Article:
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An assemblage is all of the artifacts found at a site, including the sum of all of the subassemblages at the site. Subassemblages are all of the artifacts of a particular kind or class found at a site. In the case of the feature that you just finished interpreting, all of the artifacts that were associated with that feature are part of the site assemblage. The cans belong to the subassemblage of metal containers.
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The Industry at a site includes all of the particular artifacts (bone, shell, stone, etc.) found at the site and made at the same time by the same population. In the case of our beach deposit, we could characterize the latter part of the 20th Century as the period of the Extruded Aluminum Beer Can Industry, since they are so prevalent in this deposit. Look at the other objects above to see what other industries occurred on this beach during earlier times before you continue.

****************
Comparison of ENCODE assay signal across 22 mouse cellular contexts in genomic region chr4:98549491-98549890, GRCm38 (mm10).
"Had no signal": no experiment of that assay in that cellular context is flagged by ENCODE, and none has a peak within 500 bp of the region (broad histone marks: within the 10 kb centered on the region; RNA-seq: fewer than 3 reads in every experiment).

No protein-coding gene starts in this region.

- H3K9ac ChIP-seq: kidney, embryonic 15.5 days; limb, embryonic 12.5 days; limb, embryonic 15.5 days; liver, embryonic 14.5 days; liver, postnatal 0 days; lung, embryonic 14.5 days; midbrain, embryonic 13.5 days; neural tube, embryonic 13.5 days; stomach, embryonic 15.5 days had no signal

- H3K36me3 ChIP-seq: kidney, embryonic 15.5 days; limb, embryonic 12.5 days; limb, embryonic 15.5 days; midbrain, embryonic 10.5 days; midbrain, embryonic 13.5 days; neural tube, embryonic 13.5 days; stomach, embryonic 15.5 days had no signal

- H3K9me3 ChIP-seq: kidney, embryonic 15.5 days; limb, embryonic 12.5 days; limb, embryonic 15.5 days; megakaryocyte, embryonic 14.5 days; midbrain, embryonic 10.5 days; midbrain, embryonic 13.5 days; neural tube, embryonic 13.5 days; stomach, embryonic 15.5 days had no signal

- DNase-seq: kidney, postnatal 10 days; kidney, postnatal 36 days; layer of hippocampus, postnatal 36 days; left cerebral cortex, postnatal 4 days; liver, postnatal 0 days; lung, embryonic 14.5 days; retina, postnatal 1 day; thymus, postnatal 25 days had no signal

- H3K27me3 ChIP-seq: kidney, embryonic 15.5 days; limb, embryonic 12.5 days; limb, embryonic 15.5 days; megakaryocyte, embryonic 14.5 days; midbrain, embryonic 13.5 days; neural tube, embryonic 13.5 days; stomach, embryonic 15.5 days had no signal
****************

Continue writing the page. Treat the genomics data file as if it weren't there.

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A component is an association of all of the artifacts from one occupation level at a site. Sites having evidence for only one occupation are called single component sites. More stratigraphically complex sites are called multicomponent sites.
Components are often identified by the presence of particular industries, the association of particular artifact types, or by horizon markers. Horizon markers are artifact types that show enough stylistic change through time that they can be used to mark the horizon, or beginning of a new time period. The example of the different kinds of beer cans from the previous card is a good example of how horizon markers can be used to detect different occupations of a site from different time periods. The industries mentioned could then be used to define the various components of the Coal Oil Point Site.
You are back at the Coal Oil Point Site. In this case, the site really only consists of the one feature you have already described. This time, however, you will excavate the site to see what lies underneath the surface deposit.
You should look for changes in the artifact assemblages that make up the two components of the site. In this way you can become fanmiliar with the ways in which archaeologists use differing assemblages between the components of sites to determine changes in culture or occupation over time.